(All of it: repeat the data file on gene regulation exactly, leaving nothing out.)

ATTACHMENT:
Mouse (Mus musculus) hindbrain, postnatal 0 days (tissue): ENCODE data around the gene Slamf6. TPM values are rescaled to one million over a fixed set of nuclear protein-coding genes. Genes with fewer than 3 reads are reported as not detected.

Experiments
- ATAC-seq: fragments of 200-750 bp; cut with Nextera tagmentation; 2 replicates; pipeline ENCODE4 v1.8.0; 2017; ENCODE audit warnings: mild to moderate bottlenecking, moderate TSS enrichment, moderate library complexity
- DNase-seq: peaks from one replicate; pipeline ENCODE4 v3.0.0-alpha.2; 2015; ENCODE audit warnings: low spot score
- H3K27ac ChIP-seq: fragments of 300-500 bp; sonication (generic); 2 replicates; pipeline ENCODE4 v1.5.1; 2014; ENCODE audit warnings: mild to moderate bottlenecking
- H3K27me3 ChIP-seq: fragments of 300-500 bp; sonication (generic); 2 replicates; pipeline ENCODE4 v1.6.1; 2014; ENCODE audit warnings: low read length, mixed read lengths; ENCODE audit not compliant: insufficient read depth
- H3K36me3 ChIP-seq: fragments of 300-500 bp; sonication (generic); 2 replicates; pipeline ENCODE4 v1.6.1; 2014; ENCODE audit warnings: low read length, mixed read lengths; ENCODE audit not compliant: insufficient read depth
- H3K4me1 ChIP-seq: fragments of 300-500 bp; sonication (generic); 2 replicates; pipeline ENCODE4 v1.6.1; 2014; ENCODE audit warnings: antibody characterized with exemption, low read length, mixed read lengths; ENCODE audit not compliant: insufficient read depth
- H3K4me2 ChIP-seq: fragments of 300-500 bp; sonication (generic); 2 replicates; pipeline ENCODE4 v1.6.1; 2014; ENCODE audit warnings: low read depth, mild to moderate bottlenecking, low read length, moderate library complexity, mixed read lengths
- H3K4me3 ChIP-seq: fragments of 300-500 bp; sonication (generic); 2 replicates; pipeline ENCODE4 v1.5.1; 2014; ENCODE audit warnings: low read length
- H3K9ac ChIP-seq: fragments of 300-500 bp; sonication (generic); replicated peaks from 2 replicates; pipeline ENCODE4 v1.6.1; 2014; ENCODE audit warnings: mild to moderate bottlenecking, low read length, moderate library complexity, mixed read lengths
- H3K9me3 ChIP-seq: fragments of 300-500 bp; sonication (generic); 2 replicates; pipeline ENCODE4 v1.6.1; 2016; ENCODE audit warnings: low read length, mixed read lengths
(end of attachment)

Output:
Mouse (Mus musculus) hindbrain, postnatal 0 days (tissue): ENCODE data around the gene Slamf6. TPM values are rescaled to one million over a fixed set of nuclear protein-coding genes. Genes with fewer than 3 reads are reported as not detected.

Experiments
- ATAC-seq: fragments of 200-750 bp; cut with Nextera tagmentation; 2 replicates; pipeline ENCODE4 v1.8.0; 2017; ENCODE audit warnings: mild to moderate bottlenecking, moderate TSS enrichment, moderate library complexity
- DNase-seq: peaks from one replicate; pipeline ENCODE4 v3.0.0-alpha.2; 2015; ENCODE audit warnings: low spot score
- H3K27ac ChIP-seq: fragments of 300-500 bp; sonication (generic); 2 replicates; pipeline ENCODE4 v1.5.1; 2014; ENCODE audit warnings: mild to moderate bottlenecking
- H3K27me3 ChIP-seq: fragments of 300-500 bp; sonication (generic); 2 replicates; pipeline ENCODE4 v1.6.1; 2014; ENCODE audit warnings: low read length, mixed read lengths; ENCODE audit not compliant: insufficient read depth
- H3K36me3 ChIP-seq: fragments of 300-500 bp; sonication (generic); 2 replicates; pipeline ENCODE4 v1.6.1; 2014; ENCODE audit warnings: low read length, mixed read lengths; ENCODE audit not compliant: insufficient read depth
- H3K4me1 ChIP-seq: fragments of 300-500 bp; sonication (generic); 2 replicates; pipeline ENCODE4 v1.6.1; 2014; ENCODE audit warnings: antibody characterized with exemption, low read length, mixed read lengths; ENCODE audit not compliant: insufficient read depth
- H3K4me2 ChIP-seq: fragments of 300-500 bp; sonication (generic); 2 replicates; pipeline ENCODE4 v1.6.1; 2014; ENCODE audit warnings: low read depth, mild to moderate bottlenecking, low read length, moderate library complexity, mixed read lengths
- H3K4me3 ChIP-seq: fragments of 300-500 bp; sonication (generic); 2 replicates; pipeline ENCODE4 v1.5.1; 2014; ENCODE audit warnings: low read length
- H3K9ac ChIP-seq: fragments of 300-500 bp; sonication (generic); replicated peaks from 2 replicates; pipeline ENCODE4 v1.6.1; 2014; ENCODE audit warnings: mild to moderate bottlenecking, low read length, moderate library complexity, mixed read lengths
- H3K9me3 ChIP-seq: fragments of 300-500 bp; sonication (generic); 2 replicates; pipeline ENCODE4 v1.6.1; 2016; ENCODE audit warnings: low read length, mixed read lengths